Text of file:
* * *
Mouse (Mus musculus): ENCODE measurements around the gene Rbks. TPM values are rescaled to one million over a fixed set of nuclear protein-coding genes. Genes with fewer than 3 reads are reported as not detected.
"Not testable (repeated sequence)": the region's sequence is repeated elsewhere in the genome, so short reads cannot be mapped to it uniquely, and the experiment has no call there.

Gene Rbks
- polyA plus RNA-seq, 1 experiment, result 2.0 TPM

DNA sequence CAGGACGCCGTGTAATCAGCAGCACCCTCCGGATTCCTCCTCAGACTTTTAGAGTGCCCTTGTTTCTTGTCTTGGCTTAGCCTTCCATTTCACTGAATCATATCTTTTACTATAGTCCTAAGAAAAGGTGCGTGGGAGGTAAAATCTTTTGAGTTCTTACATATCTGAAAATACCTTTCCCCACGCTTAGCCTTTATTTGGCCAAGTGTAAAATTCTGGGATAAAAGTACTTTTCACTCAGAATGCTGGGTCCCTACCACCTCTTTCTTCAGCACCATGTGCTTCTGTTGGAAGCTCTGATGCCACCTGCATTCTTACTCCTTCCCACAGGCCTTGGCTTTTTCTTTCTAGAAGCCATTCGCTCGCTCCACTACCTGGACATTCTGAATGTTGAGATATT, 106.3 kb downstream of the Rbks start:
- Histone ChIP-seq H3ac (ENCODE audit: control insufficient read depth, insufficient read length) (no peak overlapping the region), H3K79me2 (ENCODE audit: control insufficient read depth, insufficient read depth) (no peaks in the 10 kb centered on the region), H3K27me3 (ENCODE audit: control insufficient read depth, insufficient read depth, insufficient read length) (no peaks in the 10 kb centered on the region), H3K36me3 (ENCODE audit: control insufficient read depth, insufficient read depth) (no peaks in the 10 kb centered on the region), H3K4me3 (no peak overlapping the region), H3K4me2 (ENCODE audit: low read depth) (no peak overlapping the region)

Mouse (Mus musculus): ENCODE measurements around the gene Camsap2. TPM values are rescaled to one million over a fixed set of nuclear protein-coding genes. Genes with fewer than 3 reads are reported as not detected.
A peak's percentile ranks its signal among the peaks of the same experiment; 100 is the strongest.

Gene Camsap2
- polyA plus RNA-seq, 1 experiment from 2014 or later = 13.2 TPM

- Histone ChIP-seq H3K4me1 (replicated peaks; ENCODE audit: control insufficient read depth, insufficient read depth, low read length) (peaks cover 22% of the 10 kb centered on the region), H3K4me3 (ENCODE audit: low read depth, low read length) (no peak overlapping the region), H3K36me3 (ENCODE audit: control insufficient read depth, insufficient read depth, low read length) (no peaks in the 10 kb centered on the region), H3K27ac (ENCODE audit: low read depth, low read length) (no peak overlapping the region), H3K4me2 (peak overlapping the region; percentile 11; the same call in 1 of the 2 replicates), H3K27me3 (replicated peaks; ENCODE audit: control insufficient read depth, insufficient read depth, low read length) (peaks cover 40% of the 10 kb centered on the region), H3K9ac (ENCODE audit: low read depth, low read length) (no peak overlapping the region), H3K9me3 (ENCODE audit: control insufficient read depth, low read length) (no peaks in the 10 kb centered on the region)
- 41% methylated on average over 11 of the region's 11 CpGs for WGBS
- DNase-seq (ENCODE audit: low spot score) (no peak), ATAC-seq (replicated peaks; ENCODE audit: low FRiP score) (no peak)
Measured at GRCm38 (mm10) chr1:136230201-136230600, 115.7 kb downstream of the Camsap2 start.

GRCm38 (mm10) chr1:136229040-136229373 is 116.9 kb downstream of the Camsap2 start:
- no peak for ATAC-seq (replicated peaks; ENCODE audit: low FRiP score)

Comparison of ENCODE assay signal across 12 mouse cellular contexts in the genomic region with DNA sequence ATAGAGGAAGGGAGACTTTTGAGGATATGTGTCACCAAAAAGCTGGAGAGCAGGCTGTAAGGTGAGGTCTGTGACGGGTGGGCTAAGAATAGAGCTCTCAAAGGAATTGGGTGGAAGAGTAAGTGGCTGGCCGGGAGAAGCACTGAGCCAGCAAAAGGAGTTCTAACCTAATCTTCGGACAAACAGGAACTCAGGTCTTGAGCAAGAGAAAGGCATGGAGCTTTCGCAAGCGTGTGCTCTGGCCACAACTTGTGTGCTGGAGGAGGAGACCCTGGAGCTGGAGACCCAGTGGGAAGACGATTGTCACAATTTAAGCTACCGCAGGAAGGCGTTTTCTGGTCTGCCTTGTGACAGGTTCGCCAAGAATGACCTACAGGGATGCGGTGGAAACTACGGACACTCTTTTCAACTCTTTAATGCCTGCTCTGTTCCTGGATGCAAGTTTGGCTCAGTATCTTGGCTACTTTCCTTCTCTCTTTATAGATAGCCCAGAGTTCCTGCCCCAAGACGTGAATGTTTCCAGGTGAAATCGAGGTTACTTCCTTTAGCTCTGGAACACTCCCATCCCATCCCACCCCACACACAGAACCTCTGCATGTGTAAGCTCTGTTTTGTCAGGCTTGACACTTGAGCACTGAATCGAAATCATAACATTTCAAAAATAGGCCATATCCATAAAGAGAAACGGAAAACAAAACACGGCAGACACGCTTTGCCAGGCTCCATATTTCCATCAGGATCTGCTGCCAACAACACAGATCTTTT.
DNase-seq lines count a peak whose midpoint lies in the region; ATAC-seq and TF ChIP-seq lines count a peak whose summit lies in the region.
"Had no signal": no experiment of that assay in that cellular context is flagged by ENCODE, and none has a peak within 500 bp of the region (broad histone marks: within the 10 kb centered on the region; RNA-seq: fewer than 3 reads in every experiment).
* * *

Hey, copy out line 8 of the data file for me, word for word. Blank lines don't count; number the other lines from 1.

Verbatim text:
A peak's percentile ranks its signal among the peaks of the same experiment; 100 is the strongest.